block initialises variables: state variables and also some assigned variables it seems.

In `hh.mod`

there are also `DERIVATIVE`

, `PROCEDURE`

, and `FUNCTION`

blocks.

Seems to be rather complicated. But then the 124-line file gets turned into a 653-line `hh.c`

, so there must be some advantages in not doing it directly in C.

## MOD file reference

Reminder: I have found that the equations are in the `hh.mod`

file. Now I want to get them out — they are not written there in a simple form.

**I missed that this page was actually a table of contents for the reference manual.** I thought it was an index of some sort — it looks like a bunch of keywords.

There are a number of headings, but the NMODL reference seems to be just two HTML documents: `nmodl.html`

and `nmodl2.html`

.

Unfortunately, this reference says that it only covers the differences between MODL and NMODL and that NMODL is a little extension of the substantial MODL. MODL is described in a manual which is "available from NBSR", but does not seem to be available anywhere on the web, which for us means that it doesn't exist. However, there is a small description in the SCoP Language Summary.

From `nmodl.html`

we learn that:

- In NMODL,
`PARAMETER`

and`ASSIGNED`

variables are practically synonyms. - Membrane potential
`v`

is never a state variable (I was wondering about that before) because only NEURON is allowed to calculate it. - The
`DERIVATIVE`

block is for assigning values to the derivatives, which are part of differential equations governing the system. - The
`PROCEDURE`

block is a function that does not return a value.

From `nmodl2.html`

we learn that:

- The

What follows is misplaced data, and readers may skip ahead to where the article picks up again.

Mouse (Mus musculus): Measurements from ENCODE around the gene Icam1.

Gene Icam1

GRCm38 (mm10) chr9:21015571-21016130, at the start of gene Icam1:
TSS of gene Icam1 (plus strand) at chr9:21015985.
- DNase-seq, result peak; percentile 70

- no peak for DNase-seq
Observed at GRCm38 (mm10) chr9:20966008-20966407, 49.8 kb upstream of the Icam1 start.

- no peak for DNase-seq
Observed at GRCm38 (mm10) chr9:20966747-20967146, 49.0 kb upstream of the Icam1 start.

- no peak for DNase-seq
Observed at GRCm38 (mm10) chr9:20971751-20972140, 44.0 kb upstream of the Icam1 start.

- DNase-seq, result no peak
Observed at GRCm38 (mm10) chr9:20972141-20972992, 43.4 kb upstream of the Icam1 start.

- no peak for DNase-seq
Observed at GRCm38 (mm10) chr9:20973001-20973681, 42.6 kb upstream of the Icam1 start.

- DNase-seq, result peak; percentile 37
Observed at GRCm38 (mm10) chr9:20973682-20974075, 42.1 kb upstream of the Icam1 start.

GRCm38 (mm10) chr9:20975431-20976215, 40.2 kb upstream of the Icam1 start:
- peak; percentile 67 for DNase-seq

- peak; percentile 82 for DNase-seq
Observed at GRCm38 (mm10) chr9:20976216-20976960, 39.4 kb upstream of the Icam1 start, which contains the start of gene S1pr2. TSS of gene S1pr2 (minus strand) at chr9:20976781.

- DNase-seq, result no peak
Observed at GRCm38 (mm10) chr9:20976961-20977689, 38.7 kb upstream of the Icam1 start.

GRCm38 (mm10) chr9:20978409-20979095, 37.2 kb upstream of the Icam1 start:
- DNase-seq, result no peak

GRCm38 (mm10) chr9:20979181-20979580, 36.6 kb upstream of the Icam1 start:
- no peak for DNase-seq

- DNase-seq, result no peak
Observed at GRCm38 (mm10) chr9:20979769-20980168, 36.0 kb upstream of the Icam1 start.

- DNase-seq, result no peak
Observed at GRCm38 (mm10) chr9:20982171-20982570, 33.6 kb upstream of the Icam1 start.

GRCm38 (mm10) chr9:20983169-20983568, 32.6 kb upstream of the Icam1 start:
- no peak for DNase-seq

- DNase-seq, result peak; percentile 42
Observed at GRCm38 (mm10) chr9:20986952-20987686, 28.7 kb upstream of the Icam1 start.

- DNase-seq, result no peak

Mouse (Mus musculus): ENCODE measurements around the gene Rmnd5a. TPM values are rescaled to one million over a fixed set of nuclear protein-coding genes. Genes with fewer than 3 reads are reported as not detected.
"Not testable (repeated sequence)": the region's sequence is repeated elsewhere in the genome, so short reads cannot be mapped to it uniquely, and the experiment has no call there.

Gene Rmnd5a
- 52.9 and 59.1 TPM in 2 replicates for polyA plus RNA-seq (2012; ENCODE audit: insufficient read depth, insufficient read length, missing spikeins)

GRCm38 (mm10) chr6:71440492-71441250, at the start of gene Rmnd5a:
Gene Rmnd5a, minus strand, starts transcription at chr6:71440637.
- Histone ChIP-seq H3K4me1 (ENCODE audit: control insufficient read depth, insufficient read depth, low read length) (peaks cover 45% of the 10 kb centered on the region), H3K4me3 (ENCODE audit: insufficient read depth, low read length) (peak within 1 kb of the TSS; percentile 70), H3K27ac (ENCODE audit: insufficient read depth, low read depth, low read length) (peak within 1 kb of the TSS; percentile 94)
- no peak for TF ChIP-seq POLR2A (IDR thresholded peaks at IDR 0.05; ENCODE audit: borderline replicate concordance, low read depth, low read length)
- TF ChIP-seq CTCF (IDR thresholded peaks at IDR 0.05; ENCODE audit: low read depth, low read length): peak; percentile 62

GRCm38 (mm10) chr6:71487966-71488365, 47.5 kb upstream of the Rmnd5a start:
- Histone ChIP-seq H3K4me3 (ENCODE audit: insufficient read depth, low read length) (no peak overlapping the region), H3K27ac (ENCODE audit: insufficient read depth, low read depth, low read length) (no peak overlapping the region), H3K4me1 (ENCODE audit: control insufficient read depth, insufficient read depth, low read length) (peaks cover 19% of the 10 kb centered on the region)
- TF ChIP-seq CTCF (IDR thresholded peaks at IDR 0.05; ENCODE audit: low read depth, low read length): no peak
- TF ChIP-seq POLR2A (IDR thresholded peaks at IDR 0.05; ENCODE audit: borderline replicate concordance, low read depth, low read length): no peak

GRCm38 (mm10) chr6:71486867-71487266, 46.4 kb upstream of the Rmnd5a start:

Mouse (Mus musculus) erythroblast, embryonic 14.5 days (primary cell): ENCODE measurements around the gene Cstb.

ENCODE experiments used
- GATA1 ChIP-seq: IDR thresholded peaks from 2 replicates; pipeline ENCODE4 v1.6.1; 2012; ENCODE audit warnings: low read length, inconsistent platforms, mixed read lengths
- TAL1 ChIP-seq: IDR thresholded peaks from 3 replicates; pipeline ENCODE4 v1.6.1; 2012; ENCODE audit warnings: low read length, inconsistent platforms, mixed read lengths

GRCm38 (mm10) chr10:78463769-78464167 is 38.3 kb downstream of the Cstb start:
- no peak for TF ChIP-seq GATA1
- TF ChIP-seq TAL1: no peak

`NEURON`

block is part of NMODL which has been added on top of those in MODL. It is more or less fully documented in this file.

## Interpreting `hh.mod`

Now I'm going to go through each line in `hh.mod`

and attack anything that I don't understand.

First, I don't understand what the following line means:

? interface

It's not a comment. A comment line is indicated by a leading colon. (Now I've seen everything.)

There doesn't seem to be an explanation of this anywhere. Since it seems that it doesn't do anything, ignore it.

In the `NEURON`

block:

- A
`SUFFIX`

is not a functional item, just a namespace control item. - The
`USEION`

block specifies which ions should be tracked. Each ion has a number of variables created to describe it:`iion`

the current,`ioni`

the internal concentration,`iono`

the external concentration, and`eion`

the reversal potential. The`READ`

part tells us which variables will be read from, and the`WRITE`

part tell us which variables will be updated. Each MOD file is a mechanism. One mechanism may be able to read`ena`

and write`ina`

, while another one could perhaps write`ena`

. A mechanism could work with variables of a few different species (like a calcium-activated potassium channel). The combination of what mechanisms read and write which variables in a given section, should be kept sensible. - The
`NONSPECIFIC_CURRENT`

is not associated with any ion. - The
`RANGE`

part: these are variables which are declared in`PARAMETER`

or`ASSIGNED`

blocks which become range variables (which are?). I guess they are not global variables. Is there anything else we should know about "range" variables? Yes, see next section. - The
`GLOBAL`

part: these are`PARAMETER`

or`ASSIGNED`

variables which become global. - Some of the